This syndrome has been observed before, but never at this scale. Mass mortalities of several species of starfish were first observed in Puget Sound early last summer and have since been reported from many locations along the Pacific coast from Mexico to Alaska. This is a big event, geographically and ecologically. The best info source I’ve found on the Web is at U Calif Santa Cruz:…/sea-star-wasting/index.html

I think this is something big: big area, big and complex ecosystem impacts. My mind boggles when I try to imagine the impact of subtracting just Purple and Sunflower. Purple is a major predator on mussels and significant winter food for Glaucous-winged Gulls. Sunflower seems to be the scourge of everything that can’t get away from it, from starfish to molluscs. And I don’t have the first clue about what the others do. I feel a little scared.”


Conveners’ Report from Management of Sensitive Marine Ecosystems Workshop: Lessons from case studies to identify solutions for Baynes Sound, April 2014


_Times Colonist Ad

Your Opportunity For Public Input! Deadline: April 19, 2014

Fisheries and Oceans Canada (DFO) has just launched the draft Integrated Geoduck Management Framework document which gives the green light to geoduck (gooeyduck) aquaculture on vast areas of both the intertidal (on the beach) and subtidal (on the sea bed).Integrated Geoduck Management Framework Draft and Area Maps can be viewed online. Area Map 14 North is for Denman Island.  Please send your opposition letters/emails by April 19, 2014 to the DFO.Submit e-mail comments to:   (and Cc the Islands Trust: or your Local Trustees)Or, responses can be mailed/faxed to: Fisheries and Oceans Canadac/o Jennifer Mollins,Senior Coordinator, Shellfish Aquaculture ManagementFisheries Management Branch – Pacific Region1965 Island Diesel Way, Nanaimo, BC V9S 5W8  |  Fax:  250-754-0391    A draft letter of opposition can be found here:     Form Letter to DFO re: Geoduck Management Plan  A set of possible reasons for opposing the application can be found here:     Possible Comments on Geoduck Application    For more information on the impacts of geoduck aquaculture go to: Sierra Club Washington – Industrial Shellfish Aquaculture Feedlots presentation


Upcoming ADIMS Meeting with DFO – April 14/14

DFO Aquaculture Manager, March Klaver, has agreed to meet with ADIMS on April 14th. Some of the issues to be discussed:

1) The draft DFO Geoduck Management Plan. Public comment will be received up until Apr.19/14. Please write DFO to register your concerns. More info to follow.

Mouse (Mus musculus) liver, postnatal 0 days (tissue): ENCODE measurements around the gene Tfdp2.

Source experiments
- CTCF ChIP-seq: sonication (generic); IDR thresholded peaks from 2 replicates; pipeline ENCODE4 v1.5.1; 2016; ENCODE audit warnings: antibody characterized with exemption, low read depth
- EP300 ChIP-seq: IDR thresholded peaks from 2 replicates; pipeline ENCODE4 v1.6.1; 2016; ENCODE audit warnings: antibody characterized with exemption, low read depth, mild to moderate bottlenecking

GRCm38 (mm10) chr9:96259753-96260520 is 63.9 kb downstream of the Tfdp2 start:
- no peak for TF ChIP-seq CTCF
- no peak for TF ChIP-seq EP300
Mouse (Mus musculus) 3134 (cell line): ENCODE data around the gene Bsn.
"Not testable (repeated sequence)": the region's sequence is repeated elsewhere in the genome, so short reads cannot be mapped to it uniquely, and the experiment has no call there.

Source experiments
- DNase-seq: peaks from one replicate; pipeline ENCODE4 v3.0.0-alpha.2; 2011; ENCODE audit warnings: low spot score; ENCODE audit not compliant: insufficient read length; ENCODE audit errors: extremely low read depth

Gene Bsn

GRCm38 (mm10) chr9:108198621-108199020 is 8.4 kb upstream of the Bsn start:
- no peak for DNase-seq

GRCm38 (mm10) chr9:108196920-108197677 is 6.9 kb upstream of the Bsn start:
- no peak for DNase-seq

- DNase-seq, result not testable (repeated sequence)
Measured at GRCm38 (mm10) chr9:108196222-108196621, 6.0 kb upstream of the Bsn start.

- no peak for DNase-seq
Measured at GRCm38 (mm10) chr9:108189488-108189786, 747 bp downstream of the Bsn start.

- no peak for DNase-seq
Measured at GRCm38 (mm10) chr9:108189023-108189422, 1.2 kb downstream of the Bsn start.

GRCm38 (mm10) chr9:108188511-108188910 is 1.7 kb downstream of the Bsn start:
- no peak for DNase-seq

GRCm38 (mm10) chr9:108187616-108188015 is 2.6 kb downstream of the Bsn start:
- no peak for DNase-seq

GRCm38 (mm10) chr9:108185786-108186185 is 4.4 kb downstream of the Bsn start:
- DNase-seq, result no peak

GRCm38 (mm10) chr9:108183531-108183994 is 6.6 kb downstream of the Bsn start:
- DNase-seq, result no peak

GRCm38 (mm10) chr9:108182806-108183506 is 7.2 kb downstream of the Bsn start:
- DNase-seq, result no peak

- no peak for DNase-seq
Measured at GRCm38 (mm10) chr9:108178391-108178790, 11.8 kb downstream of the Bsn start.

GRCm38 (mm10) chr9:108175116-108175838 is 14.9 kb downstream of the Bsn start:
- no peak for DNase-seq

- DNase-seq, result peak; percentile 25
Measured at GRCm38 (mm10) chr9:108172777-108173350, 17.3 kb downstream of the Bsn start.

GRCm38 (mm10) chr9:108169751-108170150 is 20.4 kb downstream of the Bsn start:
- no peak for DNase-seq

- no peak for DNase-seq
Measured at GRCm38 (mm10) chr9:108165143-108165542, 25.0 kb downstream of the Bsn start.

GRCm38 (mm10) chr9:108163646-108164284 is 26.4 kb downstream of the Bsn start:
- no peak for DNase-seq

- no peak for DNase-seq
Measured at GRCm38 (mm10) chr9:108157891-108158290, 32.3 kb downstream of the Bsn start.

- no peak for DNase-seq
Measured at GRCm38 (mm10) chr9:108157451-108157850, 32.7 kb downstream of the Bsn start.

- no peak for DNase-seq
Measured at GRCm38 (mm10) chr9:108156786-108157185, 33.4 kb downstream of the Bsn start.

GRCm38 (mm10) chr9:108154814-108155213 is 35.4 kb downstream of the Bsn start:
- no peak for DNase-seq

2) The application process for aquaculture licences

3) The new Salish Sea Farms Ltd. applications in Denman Island Trust jurisdiction

4) DFO protection of habitat as it relates to the aquaculture industry

We will update you on this meeting once it has taken place. __________________________________________


No Public Notice Needed! Significant Changes (size and species) to Application File #1413722 AQUA.


Saturday AUGUST 2 10 am – Noon  SPARTINA Day! @ the BEACH ACCESS behind the beacon, across from the Shack N Wagon – Piercy’s Farm

Help restore the beach! Bring a garden fork or mattock, dig a bag of Spartina & earn a beverage at either of Denman’s bistros.

Restoring Denman’s Beaches
Have you met Spartina densiflora? It’s an impressive spiky bunch grass growing on Denman’s
beaches, often near the seaweed line. This invasive marine grass travelled up from southern
South America and has been taking over beaches from California to BC.
Little Spartinas or “bendovers”, as we call them, are first seen when about 3” high, and have stiff blue-green stems and little spikes or new stems on either side of the shallow root-base. These tiny plants grow quickly and add new stems, so that in a few years they’ve become a dense bunch grass, 5 ft high and up to 3 ft across. Spartinas flower in July and August and produce abundant seeds. New little bendovers often plant themselves midway between existing Sparti na plants. So gradually the beach fills in with solid Spartina. Underneath, layers of old Spartina stems build up in a decomposing dark mass. The Spartina takeover leaves no room for any other ground-based marine life to survive.

But from California to Denman folks are reclaiming the beaches. In many other “infested” sites, herbicides are used. But Denman has resisted the use of Roundup’s cousin, the herbicide Imazapyr. Big Spartina densiflora plants are easily dug and bendovers hand-pull with little resistance. Thanks to the Spartina Working Group’s support, we have the opportunity to restore Denman’s beaches with old-fashioned hand labour. As we work, we can hear the wee crabs saying “thank you”! Denman beaches need help. Please come to Spartina Day August 2nd, just north of the Denman west ferry, dig some Spartina and help Denman’s marine life!